Gear-wise, what are some of your go-to pieces that you’re working with these days?

In my studio I have a Neumann U87 running into a MK2 Universal Audio LA-610 which is a channel strip—it's got an LA-2A-style compressor / limiter in it. I don't think the 610 gets enough love at all. It's like my favorite piece of gear. When I go to other studios, I'm definitely gonna be using a Neve 1073 into a CL1-B, or a 1073 into an LA-2.

Like I said, I have the SSL Fusion, which is what I do mix bus processing with. I've got a pair of Focal Trio6 Be as my main monitors, then I have small Avantones for my reference monitors. I got an Universal Audio Apollo interface and a Drawmer monitor controller, which doesn't get enough love either. I have a pair of AKG C414s for instruments, a few other things here and there. I really like the Manley Labs Reference mic a lot. The Sony C800 gets used all the time in bigger studios.

Could you give me a piece of advice for somebody who wants to take on audio engineering as a career? What would you say to them?

I would tell them to dive in. That’s the only way. When I first started, I didn't know anybody who did music professionally or anything like that. I just found any possible ways to be in a room with somebody who did music. The job at Dobbs enabled me to continue networking with more people and get into more rooms and do the work. When you get the opportunities, you're ready for them or you think you're ready enough to say yes and go for it anyway.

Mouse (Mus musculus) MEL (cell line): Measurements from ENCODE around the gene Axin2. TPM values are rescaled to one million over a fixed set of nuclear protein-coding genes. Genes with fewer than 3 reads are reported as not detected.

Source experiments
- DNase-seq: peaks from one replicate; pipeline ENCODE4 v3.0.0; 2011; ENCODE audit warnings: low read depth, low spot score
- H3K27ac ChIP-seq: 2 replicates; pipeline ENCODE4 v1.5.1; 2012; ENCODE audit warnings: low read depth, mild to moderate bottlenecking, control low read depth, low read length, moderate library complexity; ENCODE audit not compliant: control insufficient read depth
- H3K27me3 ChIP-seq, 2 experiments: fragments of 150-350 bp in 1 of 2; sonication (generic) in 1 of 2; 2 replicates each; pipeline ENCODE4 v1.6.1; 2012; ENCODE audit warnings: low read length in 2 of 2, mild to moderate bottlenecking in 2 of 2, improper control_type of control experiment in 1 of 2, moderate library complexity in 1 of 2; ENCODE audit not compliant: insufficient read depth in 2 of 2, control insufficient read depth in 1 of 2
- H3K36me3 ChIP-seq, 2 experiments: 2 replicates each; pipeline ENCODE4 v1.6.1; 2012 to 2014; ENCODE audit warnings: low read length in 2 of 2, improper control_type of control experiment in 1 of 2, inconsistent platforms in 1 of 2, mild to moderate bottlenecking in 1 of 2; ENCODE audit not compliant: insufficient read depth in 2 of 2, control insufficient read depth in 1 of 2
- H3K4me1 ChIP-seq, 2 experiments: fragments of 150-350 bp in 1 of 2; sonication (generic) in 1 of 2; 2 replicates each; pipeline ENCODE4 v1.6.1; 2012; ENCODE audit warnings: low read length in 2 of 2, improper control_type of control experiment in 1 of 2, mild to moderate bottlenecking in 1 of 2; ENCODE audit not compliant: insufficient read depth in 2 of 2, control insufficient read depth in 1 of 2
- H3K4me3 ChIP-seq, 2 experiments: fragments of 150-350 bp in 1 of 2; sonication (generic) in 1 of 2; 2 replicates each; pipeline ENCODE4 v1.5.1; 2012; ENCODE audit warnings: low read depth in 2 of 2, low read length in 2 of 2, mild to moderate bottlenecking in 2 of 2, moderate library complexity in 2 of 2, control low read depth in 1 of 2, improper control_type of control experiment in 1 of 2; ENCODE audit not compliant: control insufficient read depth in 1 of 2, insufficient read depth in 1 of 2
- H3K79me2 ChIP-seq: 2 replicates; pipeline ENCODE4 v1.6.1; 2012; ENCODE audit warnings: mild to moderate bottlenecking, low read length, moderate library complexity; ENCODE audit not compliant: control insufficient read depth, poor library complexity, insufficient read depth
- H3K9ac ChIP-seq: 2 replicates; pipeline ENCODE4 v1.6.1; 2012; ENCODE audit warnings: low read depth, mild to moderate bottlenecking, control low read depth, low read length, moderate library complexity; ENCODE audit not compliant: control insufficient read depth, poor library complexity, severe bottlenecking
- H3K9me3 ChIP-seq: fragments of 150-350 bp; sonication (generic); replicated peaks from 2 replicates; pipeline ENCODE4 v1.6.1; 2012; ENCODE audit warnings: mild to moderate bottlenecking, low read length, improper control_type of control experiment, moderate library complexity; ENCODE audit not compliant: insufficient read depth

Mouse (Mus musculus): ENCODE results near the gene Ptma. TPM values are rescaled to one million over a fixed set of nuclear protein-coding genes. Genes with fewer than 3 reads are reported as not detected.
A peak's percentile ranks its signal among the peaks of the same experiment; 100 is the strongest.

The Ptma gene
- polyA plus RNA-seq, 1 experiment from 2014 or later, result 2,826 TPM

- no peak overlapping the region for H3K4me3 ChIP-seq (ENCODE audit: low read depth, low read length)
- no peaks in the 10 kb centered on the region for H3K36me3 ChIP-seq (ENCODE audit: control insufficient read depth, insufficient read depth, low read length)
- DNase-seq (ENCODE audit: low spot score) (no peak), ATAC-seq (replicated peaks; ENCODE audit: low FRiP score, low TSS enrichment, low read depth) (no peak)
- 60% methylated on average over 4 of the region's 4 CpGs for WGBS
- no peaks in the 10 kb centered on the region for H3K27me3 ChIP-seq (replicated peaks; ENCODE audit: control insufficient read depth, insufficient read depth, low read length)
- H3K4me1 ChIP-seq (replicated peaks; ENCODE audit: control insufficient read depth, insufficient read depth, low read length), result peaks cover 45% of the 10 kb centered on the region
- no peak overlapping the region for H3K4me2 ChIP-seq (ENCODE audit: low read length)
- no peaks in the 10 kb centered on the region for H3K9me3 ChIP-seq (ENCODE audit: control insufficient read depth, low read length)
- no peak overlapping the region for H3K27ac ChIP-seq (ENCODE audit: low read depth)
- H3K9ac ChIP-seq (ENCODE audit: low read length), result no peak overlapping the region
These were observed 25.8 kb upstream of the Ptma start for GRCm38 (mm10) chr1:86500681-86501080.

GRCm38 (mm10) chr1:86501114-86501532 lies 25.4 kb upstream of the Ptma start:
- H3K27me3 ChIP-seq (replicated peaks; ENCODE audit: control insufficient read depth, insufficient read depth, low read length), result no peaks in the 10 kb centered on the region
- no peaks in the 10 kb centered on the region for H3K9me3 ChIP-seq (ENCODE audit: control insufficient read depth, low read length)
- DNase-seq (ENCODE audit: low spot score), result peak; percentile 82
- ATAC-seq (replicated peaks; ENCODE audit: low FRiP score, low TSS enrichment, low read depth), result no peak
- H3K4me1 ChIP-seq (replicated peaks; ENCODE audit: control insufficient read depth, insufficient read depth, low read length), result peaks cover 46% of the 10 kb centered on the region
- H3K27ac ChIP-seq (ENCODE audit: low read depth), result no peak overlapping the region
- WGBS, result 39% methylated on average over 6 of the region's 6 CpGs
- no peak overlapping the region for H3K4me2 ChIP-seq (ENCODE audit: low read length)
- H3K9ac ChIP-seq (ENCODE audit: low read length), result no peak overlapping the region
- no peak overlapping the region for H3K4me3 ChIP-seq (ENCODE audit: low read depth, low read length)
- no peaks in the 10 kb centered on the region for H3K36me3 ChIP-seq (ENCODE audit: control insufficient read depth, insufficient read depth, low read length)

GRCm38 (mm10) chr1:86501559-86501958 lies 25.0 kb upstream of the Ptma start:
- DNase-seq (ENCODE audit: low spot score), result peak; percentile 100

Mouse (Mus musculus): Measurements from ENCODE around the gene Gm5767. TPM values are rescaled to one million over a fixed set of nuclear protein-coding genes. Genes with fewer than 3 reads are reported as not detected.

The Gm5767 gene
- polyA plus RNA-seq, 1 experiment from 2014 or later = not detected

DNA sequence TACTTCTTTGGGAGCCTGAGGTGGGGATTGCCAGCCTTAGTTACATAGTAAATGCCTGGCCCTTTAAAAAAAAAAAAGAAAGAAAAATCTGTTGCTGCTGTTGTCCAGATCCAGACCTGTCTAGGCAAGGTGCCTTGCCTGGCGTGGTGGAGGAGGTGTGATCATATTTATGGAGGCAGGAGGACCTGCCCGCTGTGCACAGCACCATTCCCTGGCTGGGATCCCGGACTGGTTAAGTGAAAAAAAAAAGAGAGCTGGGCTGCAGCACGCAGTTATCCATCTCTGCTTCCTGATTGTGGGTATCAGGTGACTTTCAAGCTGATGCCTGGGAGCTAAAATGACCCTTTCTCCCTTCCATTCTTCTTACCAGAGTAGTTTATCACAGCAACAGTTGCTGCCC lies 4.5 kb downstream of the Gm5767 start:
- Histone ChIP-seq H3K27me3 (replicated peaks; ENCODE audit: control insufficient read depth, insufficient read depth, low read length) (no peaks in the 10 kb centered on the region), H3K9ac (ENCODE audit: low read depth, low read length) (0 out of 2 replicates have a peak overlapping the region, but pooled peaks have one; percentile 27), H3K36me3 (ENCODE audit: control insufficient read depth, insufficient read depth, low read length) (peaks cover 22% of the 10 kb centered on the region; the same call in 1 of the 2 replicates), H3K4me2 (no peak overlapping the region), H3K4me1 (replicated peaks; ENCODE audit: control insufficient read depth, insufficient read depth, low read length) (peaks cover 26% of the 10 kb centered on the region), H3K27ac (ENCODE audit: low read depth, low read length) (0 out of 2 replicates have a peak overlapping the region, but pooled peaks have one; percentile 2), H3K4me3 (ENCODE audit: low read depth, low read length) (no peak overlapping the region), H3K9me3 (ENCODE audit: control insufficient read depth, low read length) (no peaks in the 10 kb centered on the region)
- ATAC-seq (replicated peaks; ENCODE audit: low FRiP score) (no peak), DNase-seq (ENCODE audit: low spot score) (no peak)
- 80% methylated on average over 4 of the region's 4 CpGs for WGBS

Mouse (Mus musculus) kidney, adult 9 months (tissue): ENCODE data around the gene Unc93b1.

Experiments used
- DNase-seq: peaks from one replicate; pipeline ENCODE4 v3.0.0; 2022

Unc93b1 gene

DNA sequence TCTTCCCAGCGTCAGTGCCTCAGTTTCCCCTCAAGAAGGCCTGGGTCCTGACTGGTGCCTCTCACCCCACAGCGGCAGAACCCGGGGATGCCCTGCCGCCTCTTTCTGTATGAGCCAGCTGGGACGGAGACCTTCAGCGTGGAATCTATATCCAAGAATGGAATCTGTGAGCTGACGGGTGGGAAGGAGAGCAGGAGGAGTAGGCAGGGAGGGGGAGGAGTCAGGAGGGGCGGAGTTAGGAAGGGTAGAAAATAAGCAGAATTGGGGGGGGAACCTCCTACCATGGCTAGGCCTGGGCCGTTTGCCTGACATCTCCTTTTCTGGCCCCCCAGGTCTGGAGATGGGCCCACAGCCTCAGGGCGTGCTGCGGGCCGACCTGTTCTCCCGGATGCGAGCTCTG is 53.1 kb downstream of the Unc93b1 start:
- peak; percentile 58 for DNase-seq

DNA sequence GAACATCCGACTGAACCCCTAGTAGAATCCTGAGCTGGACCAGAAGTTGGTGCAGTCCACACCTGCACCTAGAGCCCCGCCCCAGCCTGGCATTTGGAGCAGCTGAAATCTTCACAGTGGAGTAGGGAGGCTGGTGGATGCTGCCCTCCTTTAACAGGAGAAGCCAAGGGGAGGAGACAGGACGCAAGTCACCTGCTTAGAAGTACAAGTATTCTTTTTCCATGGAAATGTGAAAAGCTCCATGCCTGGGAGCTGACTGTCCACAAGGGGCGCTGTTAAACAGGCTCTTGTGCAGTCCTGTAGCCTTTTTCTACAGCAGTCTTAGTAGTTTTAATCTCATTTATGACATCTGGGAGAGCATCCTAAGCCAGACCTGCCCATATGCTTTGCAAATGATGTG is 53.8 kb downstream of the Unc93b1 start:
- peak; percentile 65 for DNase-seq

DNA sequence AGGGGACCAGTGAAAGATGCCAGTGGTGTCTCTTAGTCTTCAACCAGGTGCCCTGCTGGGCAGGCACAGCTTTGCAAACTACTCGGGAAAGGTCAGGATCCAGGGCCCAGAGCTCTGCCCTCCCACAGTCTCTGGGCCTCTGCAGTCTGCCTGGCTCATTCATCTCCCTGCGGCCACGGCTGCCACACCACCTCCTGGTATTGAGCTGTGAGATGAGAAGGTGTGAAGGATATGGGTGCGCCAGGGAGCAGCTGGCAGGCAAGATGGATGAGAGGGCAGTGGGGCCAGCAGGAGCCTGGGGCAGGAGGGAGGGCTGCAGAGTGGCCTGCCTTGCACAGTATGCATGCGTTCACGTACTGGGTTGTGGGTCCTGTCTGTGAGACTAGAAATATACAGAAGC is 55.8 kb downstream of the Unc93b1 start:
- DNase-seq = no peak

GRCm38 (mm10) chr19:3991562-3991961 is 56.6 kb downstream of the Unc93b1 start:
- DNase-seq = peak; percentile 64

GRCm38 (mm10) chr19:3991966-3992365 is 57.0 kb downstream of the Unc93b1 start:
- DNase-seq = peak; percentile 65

Ask questions, even if you think you're gonna sound dumb—because who cares what those people think. You're either gonna know the answer forever, or you're gonna continue going around, not knowing the answer. On that first big tour that I did, the first few shows I would go up to all the house people and I would say “Hey, I've never done anything this large before, like, can you help me?” I want to take this opportunity for everything that it's worth. Not just to say that I did it, but to learn from it.

It's from learning from all of your experiences and networking whenever you can. If you ever feel like there's a lull in your career or what you're doing, just go out and meet more people who do music and never stop trying to meet them. You never know who they are. You never know what room you're gonna end up in. That's one of the most fun parts about this job.

It's gonna be a lot of ups and downs—you're gonna go home feeling like, “Oh my God, that's crazy. Did I just mess everything up?“ But some days you're gonna go home and say "I am the greatest ever". The most important thing is that whether you failed or succeeded the night before is that you wake up and you show up again.